Story by Chelsea Rose Moore
Photos by Yetta Reid Photography
Styling by Chelsea Rose Moore
My brother and I stood on the top step together, our hair neatly combed, our faces scrubbed, our clothes sparkling clean. Under our arms, we held large trays with depictions of Santa Claus and snowmen. We reached up and rang the doorbell, waiting for an answer. The few moments it took for the door to open felt endless, because we’d been waiting for this moment all year.
Grandma Pat opened the door, gave us big hugs, and told us how nice we looked. We raced inside, ready for the festivities to begin. To us, her house was magic. There was a closet full of costumes, cupboards packed with plastic “pretend” food, dozens of board games, a secret passageway, and hundreds of movies we’d never seen. She even had the Disney Channel.
But today, none of that mattered. Today we were decorating cookies.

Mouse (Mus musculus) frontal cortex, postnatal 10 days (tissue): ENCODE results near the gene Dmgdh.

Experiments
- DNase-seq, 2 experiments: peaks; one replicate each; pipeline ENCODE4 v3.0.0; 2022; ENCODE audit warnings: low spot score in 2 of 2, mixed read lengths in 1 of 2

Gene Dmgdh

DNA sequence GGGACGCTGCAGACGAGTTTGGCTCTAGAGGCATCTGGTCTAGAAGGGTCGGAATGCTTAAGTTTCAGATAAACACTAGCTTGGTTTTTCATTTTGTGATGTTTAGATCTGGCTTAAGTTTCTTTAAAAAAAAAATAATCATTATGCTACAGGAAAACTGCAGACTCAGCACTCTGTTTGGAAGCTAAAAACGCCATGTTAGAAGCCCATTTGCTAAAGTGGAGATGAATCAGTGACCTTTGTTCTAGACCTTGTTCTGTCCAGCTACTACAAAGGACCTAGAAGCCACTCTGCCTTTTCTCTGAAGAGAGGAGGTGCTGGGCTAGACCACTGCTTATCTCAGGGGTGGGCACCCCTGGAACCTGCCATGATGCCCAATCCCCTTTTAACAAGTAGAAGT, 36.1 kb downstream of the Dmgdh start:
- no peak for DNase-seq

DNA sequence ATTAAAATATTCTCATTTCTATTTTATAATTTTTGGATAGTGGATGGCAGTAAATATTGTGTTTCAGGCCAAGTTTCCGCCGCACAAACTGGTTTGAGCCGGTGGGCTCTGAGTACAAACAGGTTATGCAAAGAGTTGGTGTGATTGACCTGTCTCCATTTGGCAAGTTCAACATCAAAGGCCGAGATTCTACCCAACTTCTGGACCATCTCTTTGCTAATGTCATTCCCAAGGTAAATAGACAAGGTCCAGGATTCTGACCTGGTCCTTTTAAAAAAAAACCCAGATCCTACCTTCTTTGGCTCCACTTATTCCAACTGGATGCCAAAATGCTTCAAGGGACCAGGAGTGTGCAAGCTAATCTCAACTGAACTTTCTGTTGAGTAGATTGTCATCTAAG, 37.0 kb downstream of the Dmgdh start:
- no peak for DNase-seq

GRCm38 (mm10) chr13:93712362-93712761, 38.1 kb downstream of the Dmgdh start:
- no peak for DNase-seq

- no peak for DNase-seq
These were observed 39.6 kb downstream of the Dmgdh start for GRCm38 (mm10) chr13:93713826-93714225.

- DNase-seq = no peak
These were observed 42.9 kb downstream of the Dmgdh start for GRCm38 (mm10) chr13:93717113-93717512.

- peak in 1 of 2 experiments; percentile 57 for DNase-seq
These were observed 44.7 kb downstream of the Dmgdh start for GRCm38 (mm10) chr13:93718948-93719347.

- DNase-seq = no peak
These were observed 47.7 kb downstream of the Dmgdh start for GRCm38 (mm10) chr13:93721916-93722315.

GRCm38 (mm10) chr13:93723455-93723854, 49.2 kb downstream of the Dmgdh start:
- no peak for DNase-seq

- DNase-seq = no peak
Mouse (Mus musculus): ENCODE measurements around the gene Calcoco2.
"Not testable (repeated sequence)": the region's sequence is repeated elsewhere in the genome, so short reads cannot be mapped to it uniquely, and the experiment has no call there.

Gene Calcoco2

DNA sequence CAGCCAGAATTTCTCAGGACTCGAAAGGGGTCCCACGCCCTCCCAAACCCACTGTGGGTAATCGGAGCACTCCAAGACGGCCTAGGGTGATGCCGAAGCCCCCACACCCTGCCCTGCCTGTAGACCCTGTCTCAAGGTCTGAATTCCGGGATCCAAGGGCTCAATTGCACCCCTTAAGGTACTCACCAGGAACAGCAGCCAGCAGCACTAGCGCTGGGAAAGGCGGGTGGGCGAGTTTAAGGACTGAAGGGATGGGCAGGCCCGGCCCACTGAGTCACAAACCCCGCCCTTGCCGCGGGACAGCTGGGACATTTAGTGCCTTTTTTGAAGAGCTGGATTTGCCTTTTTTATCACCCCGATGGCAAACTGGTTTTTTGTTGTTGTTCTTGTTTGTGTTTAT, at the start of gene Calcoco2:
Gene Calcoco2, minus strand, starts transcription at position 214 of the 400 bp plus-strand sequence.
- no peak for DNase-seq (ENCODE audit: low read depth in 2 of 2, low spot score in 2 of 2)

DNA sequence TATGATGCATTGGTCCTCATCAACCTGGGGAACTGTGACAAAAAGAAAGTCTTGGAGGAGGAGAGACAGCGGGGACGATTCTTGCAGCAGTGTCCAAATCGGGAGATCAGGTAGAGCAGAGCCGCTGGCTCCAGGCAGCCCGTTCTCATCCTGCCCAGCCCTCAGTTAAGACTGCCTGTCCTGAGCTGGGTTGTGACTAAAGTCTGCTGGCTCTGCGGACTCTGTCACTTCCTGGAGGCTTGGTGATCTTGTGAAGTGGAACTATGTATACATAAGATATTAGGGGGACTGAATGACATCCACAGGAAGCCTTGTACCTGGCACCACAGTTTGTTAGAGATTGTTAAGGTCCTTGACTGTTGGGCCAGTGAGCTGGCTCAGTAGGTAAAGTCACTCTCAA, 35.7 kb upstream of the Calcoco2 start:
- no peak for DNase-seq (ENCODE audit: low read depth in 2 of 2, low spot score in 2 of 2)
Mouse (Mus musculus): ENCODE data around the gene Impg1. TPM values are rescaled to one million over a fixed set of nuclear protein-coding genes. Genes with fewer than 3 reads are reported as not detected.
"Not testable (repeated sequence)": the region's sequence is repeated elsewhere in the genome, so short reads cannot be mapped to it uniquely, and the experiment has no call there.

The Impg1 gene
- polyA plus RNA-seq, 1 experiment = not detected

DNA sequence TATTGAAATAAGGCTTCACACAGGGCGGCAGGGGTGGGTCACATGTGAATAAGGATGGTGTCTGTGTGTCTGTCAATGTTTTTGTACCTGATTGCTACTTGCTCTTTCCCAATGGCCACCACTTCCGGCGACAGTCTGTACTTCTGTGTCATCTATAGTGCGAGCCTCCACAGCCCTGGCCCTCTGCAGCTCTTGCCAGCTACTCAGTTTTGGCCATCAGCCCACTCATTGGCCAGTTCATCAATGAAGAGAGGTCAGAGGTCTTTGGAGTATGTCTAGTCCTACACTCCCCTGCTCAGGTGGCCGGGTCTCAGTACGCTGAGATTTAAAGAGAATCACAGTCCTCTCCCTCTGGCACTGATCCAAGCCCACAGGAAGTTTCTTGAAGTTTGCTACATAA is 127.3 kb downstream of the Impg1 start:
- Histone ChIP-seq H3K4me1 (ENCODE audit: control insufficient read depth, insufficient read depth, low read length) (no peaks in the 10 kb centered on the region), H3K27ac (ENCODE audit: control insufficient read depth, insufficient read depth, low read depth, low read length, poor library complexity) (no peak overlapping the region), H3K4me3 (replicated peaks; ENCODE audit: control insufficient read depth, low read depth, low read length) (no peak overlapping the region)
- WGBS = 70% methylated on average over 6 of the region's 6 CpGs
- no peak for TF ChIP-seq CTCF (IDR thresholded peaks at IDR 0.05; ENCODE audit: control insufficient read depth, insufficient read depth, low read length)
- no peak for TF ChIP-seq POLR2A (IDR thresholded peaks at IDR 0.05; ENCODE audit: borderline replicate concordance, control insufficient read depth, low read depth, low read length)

We knew the routine. Grandma Pat had spent days preparing, and her dining room table was bursting with hundreds of cookies, making our mouths water and our eyes grow big. There were her cherry winks, her holly cookies, her peanut plantation crunch, her lemon bars, and our favorite Pennsylvania Dutch sugar cookies.
We rolled out the dough and used cookie cutters to cut holiday-themed shapes. When we thought she wasn’t looking, my brother and I shoved bits of cookie dough into our mouths while we worked.
We made frosting in all shades of colors and spent the afternoon transforming the cookies into artistic masterpieces. My brother and I loaded our cookies with heaps of frosting and sprinkles, believing the more frosting we added, the tastier our cookies would be. Grandma Pat quietly watched as our cookies became puddles of frosting and festive adornments, while her cookies were perfection worthy of a magazine spread. One year, when I was a little older, she encouraged me to use fewer sprinkles “for beauty’s sake.” Sometimes, she said, less is more. I still hear her voice in my head when I decorate cookies. Simple is always best. Simple is more.